As instability in the Middle East threatens energy security, Western countries are increasingly turning to west and central Africa. The region stretching from the Gulf of Guinea to Sudan produces high-quality, easily refinable oil. This, and the gradual discovery of new oil fields, could bring the biggest influx of income in the continent's history. It also raises concerns that oil transactions will help prop up corrupt regimes and increase poverty.
Sam Okoroafo is professor of marketing and international business at the University of Toledo in the US Midwestern city Toledo, Ohio. English to Africa reporter Ashenafi Abedje asked him how he views the West’s growing interest in Africa’s oil.
“On balance, I probably think it’s a good thing whenever there is that kind of interest that will translate to investments. That’s tangible assets, immovable assets, that’s going to be beneficial. So it’s on balance, I think a good thing.”
Professor Okoroafo discussed the fears of heightened levels of corruption that are typically associated with oil-fed economies. “Definitely, once you have corruption, all bets are off. It will mitigate any kind of benefits, one expects. I refer to the Chad-Exxon-World Bank deal, which was set up in such a way [as] to mitigate corruption. But if you look at Transparency International’s ranking of corrupt nations, Chad is right at the bottom, worldwide. So that doesn’t seem to have alleviated corruption. So corruption, yeah, it’s a problem. And it’s easy money, oil is easy money and breeds corruption.”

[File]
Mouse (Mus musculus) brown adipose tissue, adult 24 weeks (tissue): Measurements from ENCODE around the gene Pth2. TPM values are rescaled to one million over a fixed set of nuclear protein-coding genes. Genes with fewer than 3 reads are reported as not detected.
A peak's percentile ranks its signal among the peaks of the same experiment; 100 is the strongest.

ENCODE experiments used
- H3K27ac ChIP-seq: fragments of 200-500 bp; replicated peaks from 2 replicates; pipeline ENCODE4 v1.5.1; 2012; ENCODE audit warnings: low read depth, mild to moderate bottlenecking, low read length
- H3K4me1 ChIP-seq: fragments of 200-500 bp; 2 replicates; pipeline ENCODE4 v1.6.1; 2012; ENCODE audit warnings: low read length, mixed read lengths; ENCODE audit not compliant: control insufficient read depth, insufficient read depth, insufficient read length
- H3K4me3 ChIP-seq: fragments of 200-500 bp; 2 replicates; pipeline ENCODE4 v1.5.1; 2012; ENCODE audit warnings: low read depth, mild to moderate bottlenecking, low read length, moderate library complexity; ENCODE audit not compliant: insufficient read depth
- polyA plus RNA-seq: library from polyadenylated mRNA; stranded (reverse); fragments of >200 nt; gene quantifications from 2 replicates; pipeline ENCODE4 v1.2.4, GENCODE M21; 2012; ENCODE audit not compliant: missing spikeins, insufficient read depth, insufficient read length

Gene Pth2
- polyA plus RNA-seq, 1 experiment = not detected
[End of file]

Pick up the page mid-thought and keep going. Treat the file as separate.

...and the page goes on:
Okoroafo said Africa’s participation in oil markets will enhance the continent’s stature “somewhat” on a global scale. “I’m not sure that the kind of numbers we’re looking at as far as oil production from Africa is really substantial, in any way comparable to what you have in the Middle East. But, yeah, it will obviously focus attention on Africa. Already it’s done that. We have Western interest; we have the Chinese going in, looking into investments in Africa in oil and in other areas. So it will enhance Africa’s prestige and interest in Africa in general.”
The professor commented on the parallels between US and Chinese involvement in Africa and whether one nation provides more benefits to the continent. “That’s tough to say. I see some of the same parallels. If you look at what the Chinese are doing, yes, they’re going in, investing and looking for oil. They’re doing some social investments, also. But they have also been engaged in military type transactions, which is definitely not in Africa’s interest. Those are the same MO [methods of operation] that the West has used. I think the Chinese are pretty much following the script of the West. I really can’t say one is better than the other, at this point.”
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